Cyclists and pedestrians – optimally protected
Making dangerous intersections safer and providing the best possible protection for pedestrians and cyclists: This is the goal pursued by four Fraunhofer institutes in the »Konsens« project. To achieve this, they merged the data from permanently installed radar and infrared sensors.
Yet another dicey situation at the intersection where accidents occur repeatedly: A pedestrian walks between parked cars and wants to cross the street – the view on the traffic comes too late. In the future, sensors in traffic light poles, or comparable installations, could provide better safety at dangerous intersections. If, for example, a person walks between parked cars towards the road, the sensors will detect the pedestrian and send warnings to the vehicles in the vicinity. Such infrastructure sensors could also provide useful support for autonomous driving in the long term. Intelligent intersections are also conceivable: For example, if the road is clear and a pedestrian approaches the intersection, the pedestrian lights could switch directly to green.
Researchers from Fraunhofer FHR and the Fraunhofer Institutes IAIS, IVI and IIS worked on the corresponding sensors in the »Konsens« project, which ran as a successor project to »HORIS« from January to July 2021. The main attraction here is the combination of infrared and radar. While infrared sensors are very good at detecting how far to the right or left a pedestrian or cyclist is moving in the image, they have difficulties measuring distance. However, this is where radar sensors show their strength: They can measure distance precisely, but have greater uncertainties when it comes to determining right-left. Both together give a perfect combination for the problem at hand. Neural networks perform the classification – distinguishing whether an object is a pedestrian or a cyclist – independently for the data from the infrared and radar sensors. In the case of the radar data, this is done via the movements of the persons: In the case of a pedestrian, the periodic pendulum motion of arms and legs can be seen; in the case of the cyclist, on the other hand, the echos of the rotating spokes as well as the pedaling motion can be detected. Both the results from the infrared data and those from the radar data are given with a certain confidence, e.g. »With a probability of 98 percent, it is a pedestrian.« The result that provides the higher level of confidence is used by the system.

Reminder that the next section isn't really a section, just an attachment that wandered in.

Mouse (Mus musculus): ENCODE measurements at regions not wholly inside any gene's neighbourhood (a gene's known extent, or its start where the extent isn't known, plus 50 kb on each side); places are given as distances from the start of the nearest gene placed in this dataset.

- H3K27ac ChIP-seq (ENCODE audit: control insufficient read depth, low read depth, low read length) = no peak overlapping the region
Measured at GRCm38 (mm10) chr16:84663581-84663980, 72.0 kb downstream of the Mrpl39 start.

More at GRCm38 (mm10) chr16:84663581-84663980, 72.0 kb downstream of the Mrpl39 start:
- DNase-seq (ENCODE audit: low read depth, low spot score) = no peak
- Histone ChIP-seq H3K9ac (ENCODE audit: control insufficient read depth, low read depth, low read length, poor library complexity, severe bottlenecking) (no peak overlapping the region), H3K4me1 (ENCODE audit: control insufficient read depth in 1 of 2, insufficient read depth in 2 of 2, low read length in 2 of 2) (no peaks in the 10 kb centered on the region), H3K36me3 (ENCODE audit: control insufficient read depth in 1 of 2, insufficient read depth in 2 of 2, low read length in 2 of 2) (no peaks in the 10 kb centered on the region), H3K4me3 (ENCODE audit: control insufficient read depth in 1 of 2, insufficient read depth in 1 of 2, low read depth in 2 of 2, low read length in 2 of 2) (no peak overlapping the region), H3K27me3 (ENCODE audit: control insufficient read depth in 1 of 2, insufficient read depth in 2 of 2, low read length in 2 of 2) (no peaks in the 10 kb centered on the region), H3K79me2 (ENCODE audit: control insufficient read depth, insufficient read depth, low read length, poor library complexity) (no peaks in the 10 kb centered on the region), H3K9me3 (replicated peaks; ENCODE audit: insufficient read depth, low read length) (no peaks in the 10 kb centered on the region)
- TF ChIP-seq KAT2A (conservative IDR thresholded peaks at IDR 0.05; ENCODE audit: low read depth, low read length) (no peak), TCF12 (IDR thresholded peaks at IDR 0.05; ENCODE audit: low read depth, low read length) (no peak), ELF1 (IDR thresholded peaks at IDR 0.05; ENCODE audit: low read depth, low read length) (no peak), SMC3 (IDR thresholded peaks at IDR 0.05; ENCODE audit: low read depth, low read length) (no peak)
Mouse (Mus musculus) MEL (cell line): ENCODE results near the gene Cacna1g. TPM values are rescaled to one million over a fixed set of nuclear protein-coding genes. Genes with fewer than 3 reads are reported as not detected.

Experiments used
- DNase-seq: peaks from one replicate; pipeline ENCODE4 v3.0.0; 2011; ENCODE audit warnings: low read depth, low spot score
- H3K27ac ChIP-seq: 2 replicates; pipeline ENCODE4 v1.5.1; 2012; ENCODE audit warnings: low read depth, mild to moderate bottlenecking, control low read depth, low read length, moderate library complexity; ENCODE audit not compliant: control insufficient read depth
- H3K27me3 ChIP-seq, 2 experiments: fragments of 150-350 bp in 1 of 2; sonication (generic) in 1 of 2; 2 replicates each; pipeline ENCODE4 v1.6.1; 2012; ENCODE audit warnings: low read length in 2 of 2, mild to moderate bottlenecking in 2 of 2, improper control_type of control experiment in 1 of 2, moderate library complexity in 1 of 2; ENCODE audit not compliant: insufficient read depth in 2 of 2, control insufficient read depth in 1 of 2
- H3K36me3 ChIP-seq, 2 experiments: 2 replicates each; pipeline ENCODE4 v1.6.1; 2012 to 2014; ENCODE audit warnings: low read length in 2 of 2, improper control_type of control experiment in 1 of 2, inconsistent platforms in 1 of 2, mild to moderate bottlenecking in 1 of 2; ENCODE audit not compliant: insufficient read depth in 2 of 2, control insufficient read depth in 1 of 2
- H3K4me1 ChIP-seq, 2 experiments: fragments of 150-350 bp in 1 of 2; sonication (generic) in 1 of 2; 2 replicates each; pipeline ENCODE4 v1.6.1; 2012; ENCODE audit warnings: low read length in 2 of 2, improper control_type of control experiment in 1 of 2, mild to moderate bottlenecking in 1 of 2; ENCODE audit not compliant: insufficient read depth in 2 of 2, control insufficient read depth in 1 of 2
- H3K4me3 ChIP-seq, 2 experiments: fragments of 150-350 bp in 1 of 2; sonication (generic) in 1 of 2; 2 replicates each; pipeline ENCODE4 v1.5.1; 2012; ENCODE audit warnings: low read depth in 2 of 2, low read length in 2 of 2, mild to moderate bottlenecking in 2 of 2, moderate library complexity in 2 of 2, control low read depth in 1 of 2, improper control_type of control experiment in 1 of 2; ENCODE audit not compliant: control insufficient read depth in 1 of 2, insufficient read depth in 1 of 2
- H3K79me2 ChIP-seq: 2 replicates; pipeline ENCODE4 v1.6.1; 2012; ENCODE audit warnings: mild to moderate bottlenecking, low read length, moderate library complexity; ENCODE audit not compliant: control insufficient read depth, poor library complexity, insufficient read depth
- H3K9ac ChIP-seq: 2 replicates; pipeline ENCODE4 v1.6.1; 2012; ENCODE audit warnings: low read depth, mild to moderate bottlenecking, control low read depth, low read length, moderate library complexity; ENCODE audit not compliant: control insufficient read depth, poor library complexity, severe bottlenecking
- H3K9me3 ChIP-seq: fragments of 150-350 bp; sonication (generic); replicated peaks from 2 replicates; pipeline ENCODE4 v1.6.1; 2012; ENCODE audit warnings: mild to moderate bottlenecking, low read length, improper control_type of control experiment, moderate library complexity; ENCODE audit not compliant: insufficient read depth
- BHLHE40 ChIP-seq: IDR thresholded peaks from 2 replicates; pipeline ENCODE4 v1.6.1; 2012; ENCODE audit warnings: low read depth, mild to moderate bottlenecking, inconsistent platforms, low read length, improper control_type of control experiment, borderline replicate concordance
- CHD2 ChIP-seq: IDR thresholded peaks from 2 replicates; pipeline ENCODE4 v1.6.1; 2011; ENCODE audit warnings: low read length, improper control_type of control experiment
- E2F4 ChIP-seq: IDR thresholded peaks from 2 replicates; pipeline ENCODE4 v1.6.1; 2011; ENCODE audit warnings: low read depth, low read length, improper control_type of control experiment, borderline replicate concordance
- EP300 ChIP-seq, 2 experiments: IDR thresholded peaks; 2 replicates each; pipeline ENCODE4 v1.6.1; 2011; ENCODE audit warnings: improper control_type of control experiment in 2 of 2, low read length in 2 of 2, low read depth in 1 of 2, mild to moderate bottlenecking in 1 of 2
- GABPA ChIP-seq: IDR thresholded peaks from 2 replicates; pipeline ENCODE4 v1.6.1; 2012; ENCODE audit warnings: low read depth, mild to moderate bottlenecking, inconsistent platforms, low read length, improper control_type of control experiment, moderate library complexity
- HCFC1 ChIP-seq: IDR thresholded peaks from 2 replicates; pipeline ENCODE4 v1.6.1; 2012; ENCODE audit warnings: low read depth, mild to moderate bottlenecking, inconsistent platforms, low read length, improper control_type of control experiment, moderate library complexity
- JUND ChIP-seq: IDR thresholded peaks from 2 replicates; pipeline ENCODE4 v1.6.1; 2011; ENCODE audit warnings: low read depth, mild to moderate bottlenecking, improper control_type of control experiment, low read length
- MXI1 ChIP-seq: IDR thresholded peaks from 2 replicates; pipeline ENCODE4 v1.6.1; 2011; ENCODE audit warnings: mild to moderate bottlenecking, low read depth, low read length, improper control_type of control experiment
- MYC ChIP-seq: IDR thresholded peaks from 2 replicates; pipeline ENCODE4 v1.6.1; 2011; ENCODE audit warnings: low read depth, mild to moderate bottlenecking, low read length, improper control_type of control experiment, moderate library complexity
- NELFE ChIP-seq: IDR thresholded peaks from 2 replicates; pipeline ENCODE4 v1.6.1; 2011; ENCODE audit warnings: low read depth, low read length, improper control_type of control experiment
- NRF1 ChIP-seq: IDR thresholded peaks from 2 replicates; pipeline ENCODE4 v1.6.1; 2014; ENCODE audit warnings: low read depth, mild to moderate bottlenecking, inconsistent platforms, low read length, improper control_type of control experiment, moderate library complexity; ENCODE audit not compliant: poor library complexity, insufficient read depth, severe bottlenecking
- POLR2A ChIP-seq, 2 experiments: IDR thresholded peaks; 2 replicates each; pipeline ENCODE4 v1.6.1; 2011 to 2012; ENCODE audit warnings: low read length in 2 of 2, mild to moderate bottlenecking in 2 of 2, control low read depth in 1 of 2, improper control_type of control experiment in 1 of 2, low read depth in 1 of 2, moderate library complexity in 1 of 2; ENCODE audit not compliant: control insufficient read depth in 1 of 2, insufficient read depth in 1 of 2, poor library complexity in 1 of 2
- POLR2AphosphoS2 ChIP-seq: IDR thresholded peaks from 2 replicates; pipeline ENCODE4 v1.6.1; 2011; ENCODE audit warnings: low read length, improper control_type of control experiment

In the long term, the number of objects that are classified can be expanded to include typical road users – for example, electric scooters could be considered in addition to pedestrians and cyclists.